So the game was tied, and Robertson cleanly got through the 8th inning with just 15 pitches to keep the Yankees alive. But with no offense breakthrough in the top of the 9th, the Yankees called on Dellin Betances to push the tie into extra innings. But there was some trouble. He hit the first batter, got an out, gave up a double, and then intentionally walked the next batter. Not a great position to be in, but then Betances came through with a great strikeout. Just one more out to go. Instead, he gave up a walk-off single.

Final score: 6-5 Orioles

Roster moves: As previously mentioned, the Yankees activated Masahiro Tanaka off the 10-day disabled list. And after the doubleheader yesterday, they also optioned Luis Cessa, Brandon Drury, and Giovanny Gallegos back to AAA Scranton/Wilkes-Barre. I actually called the “Scranton Shuttle” the “Scranton Shuffle”, and lately, the latter moniker kind of feels rather accurate these days.

Also, this is your final reminder to Vote #ASGiancarlo, to vote Giancarlo Stanton into the All-Star Game next week. He’s currently sitting at 3rd in the rankings, so it’s your turn, Yankee Universe, to vote consistently until 4pm (EST) tomorrow.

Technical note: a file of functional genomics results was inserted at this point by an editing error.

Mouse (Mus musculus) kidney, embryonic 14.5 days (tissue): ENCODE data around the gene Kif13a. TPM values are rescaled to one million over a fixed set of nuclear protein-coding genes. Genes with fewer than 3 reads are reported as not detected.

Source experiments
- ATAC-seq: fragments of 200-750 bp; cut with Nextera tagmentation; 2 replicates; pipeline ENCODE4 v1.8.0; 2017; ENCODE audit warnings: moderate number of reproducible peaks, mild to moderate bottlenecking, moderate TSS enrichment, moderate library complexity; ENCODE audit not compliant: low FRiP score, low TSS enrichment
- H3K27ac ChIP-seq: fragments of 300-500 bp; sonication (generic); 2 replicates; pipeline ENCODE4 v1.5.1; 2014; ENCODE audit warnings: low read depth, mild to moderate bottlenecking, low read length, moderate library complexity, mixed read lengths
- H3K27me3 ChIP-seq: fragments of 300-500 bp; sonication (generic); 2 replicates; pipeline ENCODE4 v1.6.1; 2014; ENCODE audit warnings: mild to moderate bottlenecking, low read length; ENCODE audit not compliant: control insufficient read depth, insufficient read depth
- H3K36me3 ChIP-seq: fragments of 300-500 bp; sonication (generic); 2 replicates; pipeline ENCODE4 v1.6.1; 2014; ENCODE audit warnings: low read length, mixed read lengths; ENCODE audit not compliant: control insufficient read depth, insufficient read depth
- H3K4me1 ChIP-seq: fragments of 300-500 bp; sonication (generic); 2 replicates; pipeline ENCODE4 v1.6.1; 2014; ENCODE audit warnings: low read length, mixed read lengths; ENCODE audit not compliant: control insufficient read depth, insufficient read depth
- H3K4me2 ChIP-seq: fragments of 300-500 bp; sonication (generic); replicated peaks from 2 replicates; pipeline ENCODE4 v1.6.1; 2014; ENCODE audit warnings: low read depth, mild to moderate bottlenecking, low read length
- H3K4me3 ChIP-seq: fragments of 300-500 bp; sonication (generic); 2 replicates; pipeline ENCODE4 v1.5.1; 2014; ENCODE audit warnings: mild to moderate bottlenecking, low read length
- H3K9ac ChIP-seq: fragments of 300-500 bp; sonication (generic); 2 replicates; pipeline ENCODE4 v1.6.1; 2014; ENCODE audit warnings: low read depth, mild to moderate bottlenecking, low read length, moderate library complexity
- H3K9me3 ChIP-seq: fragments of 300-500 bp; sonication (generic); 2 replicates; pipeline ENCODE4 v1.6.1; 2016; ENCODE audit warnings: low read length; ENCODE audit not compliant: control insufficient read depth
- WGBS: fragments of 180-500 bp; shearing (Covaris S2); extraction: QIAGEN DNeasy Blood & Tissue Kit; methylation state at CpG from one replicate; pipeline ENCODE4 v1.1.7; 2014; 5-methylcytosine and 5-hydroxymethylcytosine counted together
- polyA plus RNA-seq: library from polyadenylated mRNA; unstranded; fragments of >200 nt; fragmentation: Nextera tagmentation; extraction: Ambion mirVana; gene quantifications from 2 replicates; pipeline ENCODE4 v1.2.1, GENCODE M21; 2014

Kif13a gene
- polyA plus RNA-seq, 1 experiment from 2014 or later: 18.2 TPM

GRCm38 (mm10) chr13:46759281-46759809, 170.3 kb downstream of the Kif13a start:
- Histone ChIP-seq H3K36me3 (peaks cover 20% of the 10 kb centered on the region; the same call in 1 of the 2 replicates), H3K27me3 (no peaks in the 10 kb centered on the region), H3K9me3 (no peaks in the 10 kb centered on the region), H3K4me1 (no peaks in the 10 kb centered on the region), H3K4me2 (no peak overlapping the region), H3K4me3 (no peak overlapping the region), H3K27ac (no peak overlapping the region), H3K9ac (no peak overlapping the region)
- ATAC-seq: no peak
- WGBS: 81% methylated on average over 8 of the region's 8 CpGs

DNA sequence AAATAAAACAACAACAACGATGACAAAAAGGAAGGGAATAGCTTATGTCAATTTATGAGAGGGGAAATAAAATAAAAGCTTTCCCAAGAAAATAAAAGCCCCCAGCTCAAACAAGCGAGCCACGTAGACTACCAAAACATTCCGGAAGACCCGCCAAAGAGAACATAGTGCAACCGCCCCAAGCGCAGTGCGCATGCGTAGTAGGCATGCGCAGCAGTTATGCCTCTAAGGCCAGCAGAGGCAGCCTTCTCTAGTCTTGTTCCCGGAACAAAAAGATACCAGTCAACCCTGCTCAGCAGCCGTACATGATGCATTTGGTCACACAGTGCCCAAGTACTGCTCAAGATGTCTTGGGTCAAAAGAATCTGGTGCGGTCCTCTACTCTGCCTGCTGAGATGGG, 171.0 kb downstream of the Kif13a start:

Go Yankees!

Games 88 & 89: NYY vs. BAL — Splitting the doubleheader, #ASGiancarlo

The Yankees penciled in the first of today’s two games back in May, when it was still a soggy Spring and rain delays were trending hotter than the latest string of summer superhero blockbusters. So it became a single-admission doubleheader for today, meaning they play one early-ish game and then a small break later, the second about regularly scheduled game-time.

Game 1:
CC Sabathia got the start in the first game and didn’t really have a great outing. It wasn’t terrible, 99 pitches into the 6th inning, allowing 7 hits, 3 walks, and 5 runs, and striking out just 4 Baltimore batters. But it wasn’t the kind of outing that Sabathia could be happy with, even without factoring in the eventual loss.

He held them off until the 4th. Then, he gave up a 1-out double that scored as part of a 2-run home run to get the O’s on the board. Then after loading up the bases, Sabathia worked his way out of the inning. In the 6th, he gave up a walk, a double, and a 3-run homer that pushed the Orioles into the lead.